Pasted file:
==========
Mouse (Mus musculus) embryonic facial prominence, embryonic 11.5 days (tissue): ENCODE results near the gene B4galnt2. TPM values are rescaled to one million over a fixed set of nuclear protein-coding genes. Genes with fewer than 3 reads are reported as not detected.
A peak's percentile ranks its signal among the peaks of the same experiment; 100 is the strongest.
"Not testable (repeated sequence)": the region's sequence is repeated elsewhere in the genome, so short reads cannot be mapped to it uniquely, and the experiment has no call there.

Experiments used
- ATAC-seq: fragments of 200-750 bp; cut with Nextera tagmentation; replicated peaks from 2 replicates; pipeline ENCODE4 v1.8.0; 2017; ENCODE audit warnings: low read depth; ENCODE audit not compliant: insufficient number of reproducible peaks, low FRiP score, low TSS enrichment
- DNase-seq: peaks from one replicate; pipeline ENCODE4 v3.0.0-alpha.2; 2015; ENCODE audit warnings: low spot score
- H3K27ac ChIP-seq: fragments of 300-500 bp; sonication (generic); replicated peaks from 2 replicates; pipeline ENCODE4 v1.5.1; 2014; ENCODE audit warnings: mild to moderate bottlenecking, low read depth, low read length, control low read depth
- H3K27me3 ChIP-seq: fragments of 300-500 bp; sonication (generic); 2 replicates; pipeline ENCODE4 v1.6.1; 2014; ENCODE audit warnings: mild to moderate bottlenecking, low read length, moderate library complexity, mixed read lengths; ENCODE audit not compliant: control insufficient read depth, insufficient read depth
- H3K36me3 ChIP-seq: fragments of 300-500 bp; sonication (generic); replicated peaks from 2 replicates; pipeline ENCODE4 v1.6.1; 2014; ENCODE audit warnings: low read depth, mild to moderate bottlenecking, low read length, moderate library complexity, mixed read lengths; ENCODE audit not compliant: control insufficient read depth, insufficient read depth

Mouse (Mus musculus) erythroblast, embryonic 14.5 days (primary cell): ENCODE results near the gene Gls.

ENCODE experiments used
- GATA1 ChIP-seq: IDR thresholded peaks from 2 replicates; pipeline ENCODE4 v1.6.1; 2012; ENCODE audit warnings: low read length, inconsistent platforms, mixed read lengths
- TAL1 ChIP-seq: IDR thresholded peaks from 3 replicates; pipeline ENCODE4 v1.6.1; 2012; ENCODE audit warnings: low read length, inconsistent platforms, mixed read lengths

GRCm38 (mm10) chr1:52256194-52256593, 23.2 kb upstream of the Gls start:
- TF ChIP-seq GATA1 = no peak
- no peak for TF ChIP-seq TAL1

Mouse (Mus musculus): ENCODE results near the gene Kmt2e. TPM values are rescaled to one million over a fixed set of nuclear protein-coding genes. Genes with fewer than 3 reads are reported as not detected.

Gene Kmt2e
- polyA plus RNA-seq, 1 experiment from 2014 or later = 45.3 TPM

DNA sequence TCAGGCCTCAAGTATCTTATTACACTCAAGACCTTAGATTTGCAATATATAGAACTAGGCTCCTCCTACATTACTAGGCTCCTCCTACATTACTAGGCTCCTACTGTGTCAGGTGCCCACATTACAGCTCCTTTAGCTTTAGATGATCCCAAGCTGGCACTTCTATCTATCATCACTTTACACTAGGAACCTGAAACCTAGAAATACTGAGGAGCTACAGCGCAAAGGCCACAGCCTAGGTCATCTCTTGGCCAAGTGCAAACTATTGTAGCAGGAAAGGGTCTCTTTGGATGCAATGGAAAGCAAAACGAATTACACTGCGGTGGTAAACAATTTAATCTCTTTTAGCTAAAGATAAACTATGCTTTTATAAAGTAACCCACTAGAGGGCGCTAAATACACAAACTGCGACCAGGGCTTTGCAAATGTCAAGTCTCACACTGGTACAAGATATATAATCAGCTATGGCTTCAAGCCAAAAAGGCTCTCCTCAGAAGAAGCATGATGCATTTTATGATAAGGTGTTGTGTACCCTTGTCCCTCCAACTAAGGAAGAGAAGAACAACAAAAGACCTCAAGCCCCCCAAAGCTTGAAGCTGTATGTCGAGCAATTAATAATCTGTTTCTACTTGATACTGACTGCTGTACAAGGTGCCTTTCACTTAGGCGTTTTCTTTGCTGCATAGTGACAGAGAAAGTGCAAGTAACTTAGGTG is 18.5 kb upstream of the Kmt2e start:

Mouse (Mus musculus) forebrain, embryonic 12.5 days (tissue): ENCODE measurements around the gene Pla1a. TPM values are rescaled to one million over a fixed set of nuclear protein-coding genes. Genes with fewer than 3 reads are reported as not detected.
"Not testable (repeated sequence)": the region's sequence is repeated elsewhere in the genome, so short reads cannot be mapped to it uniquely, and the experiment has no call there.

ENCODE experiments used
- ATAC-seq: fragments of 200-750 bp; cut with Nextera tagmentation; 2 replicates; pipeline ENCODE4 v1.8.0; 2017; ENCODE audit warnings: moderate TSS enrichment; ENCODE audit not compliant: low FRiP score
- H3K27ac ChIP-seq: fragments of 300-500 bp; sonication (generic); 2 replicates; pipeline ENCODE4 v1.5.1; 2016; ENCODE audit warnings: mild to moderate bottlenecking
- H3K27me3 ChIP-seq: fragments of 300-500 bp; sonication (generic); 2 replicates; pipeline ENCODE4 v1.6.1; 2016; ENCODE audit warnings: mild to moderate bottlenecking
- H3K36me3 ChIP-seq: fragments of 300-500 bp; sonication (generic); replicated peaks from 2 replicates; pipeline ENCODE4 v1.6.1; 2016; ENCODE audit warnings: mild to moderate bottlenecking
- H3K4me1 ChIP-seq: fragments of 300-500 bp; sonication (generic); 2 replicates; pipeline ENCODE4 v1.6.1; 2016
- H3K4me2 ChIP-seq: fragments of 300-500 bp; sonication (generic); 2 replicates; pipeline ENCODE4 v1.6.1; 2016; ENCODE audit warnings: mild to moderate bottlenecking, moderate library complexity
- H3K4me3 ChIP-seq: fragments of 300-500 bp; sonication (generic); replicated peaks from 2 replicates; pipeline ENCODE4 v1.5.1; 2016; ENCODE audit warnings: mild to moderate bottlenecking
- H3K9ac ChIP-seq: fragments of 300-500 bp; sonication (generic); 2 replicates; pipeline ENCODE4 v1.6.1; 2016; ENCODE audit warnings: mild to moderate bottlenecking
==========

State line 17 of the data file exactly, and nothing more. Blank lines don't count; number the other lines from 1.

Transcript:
Mouse (Mus musculus): ENCODE results near the gene Kmt2e. TPM values are rescaled to one million over a fixed set of nuclear protein-coding genes. Genes with fewer than 3 reads are reported as not detected.